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Animated Infographic: Monitoring the Future 2018 Survey Results

Monitoring the Future (MTF) is an annual survey of 8th, 10th, and 12th graders conducted by researchers at the University of Michigan, Ann Arbor, under a grant from the National Institute on Drug Abuse, part of the National Institutes of Health. Since 1975, the survey has measured drug, alcohol, and cigarette use and related attitudes in 12th graders nationwide. Eighth and 10th graders were added to the survey in 1991.

Transcript

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On screen: Drug related words appear on screen with three human silhouettes on the left and three on the right. In the middle, a red diamond shape appears that reads "Teen Drug Use." A blue banner appears across the bottom that reads "Monitoring the Future 2018."

On screen: Background transitions to red. On screen text: Monitoring the Future is an annual survey of 8th, 10th, and 12th graders conducted by researchers at the Institute for Social Research at the University of Michigan, Ann Arbor, under a grant from the National Institute on Drug Abuse, part of the National Institutes of Health.

On screen: Background transitions to blue. On screen text: Since 1975, the survey has measured how teens report their drug, alcohol and cigarette use and related attitudes in 12th graders nationwide; 8th and 10th graders were added to the survey in 1991.

On screen: Red box drops down from the top. 

On screen text: 44,482 students from 392 public and private schools participated in the 2018 survey.

On screen: Blue banner appears across the top of the screen that reads "Teens Using Vaping Devices in Record Numbers."

On screen: Light grey background appears with three horizontal vaping device graphics on the right, alongside three boxes on the left of center indicating 8th graders as orange, 10th graders as light green and 12th graders as blue.

On screen text: Past-year vaping. 8th graders at 17.6 percent, 10th graders

at 32.3 percent and 12th graders at 37.3 percent.

On screen text: What do teens say they are vaping?

On screen: The on-screen text shrinks and moves to the top of the screen. A white chart appears with three boxes left of the chart – an orange 8th graders box, light green 10th graders box, and blue 12thgraders box. The vertical scale spans from 5 percent to 35 percent and the horizontal scale includes the categories, "Nicotine," "Marijuana or Hash Oil," and "Just Flavoring.”

On screen: Light Green, blue and orange bars rise vertically above each category. The bars indicate that 15.1 - 25.7 of all three age groups think the vaping device liquid is "Just Flavoring," 4.4 to 13.1 percent think the vaping device liquid is "Marijuana or Hash Oil," and 10.9 percent – 29.7 percent think the vaping device liquid is "Nicotine."

On screen: Red box drops down from the top.

On screen text: Nearly 2 in 5 students in 12th grade report past-year vaping, raising concerns about the impact on brain health and potential for addiction.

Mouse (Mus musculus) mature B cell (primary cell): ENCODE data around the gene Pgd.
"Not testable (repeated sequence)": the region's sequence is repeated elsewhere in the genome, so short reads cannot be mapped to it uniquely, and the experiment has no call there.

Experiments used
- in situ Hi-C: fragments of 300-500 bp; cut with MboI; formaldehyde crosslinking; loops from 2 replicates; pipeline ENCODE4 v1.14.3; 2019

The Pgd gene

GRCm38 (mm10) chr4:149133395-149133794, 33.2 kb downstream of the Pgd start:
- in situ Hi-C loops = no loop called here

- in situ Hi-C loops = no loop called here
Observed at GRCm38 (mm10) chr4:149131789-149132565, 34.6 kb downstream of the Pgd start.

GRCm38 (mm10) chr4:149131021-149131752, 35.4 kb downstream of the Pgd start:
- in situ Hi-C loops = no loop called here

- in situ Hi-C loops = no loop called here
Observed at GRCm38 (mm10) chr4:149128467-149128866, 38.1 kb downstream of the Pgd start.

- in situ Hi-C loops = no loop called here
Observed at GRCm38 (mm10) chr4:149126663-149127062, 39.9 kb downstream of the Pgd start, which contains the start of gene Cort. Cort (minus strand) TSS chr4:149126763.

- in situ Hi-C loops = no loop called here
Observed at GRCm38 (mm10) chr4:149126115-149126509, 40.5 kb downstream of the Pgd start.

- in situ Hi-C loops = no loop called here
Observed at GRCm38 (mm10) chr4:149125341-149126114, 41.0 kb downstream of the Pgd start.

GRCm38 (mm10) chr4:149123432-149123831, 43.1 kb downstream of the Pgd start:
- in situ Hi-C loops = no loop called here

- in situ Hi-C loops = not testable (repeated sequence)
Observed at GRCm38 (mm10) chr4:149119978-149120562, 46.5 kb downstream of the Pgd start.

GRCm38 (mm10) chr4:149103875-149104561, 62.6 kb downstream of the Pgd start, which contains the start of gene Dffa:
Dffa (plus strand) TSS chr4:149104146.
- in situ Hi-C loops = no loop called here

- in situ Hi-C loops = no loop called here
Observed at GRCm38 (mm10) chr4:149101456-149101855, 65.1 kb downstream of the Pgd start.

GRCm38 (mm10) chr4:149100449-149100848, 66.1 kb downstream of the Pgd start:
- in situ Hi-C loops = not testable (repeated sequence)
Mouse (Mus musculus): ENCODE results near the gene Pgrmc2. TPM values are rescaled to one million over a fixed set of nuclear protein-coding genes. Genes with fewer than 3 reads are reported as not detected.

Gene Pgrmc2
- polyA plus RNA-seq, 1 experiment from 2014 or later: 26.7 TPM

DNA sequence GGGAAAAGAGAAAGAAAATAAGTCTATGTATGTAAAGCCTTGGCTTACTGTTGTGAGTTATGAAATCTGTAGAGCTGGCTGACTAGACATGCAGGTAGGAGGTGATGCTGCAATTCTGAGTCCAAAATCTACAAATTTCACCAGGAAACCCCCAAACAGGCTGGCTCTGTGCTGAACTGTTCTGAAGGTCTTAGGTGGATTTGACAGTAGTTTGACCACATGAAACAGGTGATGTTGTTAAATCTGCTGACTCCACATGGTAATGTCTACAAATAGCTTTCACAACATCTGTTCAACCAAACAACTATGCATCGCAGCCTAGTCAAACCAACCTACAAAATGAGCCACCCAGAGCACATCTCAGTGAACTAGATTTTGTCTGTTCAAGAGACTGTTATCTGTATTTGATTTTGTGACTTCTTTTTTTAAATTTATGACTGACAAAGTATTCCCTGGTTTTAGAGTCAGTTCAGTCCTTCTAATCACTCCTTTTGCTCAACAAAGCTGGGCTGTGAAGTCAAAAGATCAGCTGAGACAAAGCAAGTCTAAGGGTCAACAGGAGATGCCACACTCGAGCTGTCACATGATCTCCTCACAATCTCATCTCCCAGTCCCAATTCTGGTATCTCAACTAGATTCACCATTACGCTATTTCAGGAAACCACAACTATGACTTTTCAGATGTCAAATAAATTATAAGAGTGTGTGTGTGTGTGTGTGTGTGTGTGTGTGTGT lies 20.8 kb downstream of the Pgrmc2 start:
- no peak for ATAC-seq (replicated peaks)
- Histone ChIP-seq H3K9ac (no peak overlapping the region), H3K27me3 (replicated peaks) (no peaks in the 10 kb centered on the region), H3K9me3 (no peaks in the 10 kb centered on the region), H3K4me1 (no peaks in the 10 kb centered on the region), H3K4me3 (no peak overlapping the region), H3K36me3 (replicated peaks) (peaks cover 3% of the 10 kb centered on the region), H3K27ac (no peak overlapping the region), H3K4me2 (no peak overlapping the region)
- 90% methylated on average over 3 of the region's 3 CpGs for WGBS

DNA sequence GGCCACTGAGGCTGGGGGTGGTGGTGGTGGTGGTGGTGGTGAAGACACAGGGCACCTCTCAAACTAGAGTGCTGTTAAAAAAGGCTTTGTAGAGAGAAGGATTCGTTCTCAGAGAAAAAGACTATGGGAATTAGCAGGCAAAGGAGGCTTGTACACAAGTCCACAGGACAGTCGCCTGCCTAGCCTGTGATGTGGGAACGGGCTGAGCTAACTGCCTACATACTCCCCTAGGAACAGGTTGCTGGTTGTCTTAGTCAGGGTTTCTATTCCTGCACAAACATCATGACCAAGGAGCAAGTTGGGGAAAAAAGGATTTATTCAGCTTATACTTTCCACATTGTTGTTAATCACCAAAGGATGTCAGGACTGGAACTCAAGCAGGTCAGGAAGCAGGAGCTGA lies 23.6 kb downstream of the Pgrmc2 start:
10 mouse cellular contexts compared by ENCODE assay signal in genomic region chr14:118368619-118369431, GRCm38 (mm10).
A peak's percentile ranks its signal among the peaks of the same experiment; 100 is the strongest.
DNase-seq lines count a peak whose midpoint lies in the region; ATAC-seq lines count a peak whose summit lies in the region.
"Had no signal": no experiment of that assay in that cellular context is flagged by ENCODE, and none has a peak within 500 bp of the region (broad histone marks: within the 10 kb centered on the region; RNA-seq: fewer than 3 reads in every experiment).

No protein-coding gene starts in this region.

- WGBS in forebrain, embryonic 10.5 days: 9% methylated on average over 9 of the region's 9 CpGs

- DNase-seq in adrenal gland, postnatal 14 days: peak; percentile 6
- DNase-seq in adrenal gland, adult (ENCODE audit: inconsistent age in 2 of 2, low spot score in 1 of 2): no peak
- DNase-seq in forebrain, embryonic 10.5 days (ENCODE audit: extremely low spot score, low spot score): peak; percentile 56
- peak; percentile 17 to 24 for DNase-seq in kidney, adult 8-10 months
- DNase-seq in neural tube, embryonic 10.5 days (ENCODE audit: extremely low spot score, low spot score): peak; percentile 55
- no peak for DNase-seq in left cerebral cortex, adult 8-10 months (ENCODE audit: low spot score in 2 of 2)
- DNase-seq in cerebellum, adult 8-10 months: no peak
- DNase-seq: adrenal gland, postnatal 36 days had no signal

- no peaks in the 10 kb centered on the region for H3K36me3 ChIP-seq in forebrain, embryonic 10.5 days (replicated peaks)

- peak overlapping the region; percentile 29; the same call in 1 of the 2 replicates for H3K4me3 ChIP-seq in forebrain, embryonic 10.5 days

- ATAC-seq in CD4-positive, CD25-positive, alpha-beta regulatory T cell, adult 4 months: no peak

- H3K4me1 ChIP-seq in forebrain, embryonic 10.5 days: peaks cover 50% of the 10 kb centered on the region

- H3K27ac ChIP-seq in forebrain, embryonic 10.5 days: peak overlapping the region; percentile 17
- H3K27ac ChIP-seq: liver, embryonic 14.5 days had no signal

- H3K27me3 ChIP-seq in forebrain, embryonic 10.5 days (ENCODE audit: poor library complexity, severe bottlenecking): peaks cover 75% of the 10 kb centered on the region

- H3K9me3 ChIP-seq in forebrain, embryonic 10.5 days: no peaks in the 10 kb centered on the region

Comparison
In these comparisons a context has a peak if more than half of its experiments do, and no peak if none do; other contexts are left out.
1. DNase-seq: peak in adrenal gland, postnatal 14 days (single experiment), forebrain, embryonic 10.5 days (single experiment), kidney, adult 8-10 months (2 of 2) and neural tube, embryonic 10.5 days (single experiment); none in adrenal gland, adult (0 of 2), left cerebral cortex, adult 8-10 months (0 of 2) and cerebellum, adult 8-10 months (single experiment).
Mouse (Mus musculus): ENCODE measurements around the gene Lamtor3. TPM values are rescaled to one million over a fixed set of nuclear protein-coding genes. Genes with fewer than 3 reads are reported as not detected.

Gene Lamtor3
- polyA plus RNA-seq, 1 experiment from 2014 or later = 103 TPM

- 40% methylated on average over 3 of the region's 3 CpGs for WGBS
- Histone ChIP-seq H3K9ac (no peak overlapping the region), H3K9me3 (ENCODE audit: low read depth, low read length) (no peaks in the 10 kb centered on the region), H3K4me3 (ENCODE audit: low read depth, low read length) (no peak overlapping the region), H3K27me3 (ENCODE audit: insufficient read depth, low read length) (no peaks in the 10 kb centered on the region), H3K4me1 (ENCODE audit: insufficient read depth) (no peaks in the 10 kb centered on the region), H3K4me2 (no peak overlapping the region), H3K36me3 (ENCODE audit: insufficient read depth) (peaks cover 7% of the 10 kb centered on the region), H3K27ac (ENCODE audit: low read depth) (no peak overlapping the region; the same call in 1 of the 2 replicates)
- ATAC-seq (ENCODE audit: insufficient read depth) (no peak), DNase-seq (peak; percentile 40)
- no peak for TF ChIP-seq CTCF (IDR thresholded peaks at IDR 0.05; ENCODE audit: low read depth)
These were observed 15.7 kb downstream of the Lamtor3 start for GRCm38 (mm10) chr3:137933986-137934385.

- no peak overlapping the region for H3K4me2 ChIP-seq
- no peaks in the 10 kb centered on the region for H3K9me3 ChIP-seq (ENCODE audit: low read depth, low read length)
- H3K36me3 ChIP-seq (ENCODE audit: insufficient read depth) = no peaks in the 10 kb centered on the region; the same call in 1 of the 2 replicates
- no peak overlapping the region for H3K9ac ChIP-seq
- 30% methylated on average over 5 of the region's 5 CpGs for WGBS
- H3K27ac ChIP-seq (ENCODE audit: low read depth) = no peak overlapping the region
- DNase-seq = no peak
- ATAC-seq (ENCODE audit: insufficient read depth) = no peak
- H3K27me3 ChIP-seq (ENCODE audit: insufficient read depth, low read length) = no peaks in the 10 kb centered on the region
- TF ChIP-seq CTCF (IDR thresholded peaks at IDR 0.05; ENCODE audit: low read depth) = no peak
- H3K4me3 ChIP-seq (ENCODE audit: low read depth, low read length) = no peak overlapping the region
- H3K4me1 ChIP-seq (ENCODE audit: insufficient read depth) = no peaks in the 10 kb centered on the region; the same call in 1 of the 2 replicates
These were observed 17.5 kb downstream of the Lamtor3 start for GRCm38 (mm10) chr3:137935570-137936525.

On screen: Blue banner appears across the top of a light blue background that reads "Daily Marijuana Use Mostly Steady." Three marijuana leaves graphics appear in various sizes. Three boxes appear on the bottom indicating 8th graders as orange, 10th graders as light green and 12th graders as blue.

One screen text: 2018. 8th graders at 0.7 percent, 10th graders at 3.4 percent and 12th graders at 5.8 percent.

On screen: Red box drops down from the top.

On screen text: Five-year trends in daily marijuana use remains steady for 10thand 12th graders but shows a decline in 8th graders.

On screen: Blue banner appears across the top of a light blue background that reads "Daily Marijuana Use Mostly Steady." A white chart appears with a horizontal scale from 2008 to 2018 and a vertical scale of 2 percent to 10 percent. Three boxes appear left of center indicating 8th graders as orange, 10th graders as light green and 12th graders as blue. An orange line graph crosses the chart, peaking at 1.5 percent in 2011 followed by a light

green graph on top, peaking at 4.5 percent in 2013 and then a blue graph on top of both peaking at 6.8 percent in 2011.

On screen: Red box drops down from the top.

On screen text: Past-month vaping of nicotine or marijuana jumped across all grades. Past-month use of marijuana is steady as cigarette use declines.

On screen: A light grey background is revealed, and a blue banner appears across the top of the screen that reads " Teens Vaping Nicotine or Marijuana Increased Across All Grades."

On screen: Underneath the banner a white graph appears with a vertical scale spans from 5 percent to 25 percent and the horizontal scale includes three age categories "8th graders," "10th graders," and "12th graders.” Each grade is split into two groups defined as “Vaping Marijuana” and “Vaping Nicotine,” which appear at the base of the vertical axis of the graph. To the right of the graph, two squares appear. On the top a dark teal box with white text “2017” and on the bottom, a light orange with white text “2018.”

On screen: Dark teal and light orange bars appear to indicate the percentage change in vaping nicotine or marijuana in of each grade for 2017 and 2018. In 2017 teens who indicate vaping nicotine in 8th graders were at 3.5 percent, 10th graders at 8.2 percent, and 12th graders at 11.0 percent. Compared to 2018, 8th graders were at 6.1 percent, 10th graders at 16.1 percent and 12th graders at 20.9 percent.

On screen: In 2017 teens who indicate vaping marijuana 8th graders at 1.6 percent, 10thgraders at 4.3 percent and 12th graders at 4.9 percent Compared to 2018 8th graders at 2.6 percent, 10th graders at 7.0 percent and  12th graders at 7.5 percent.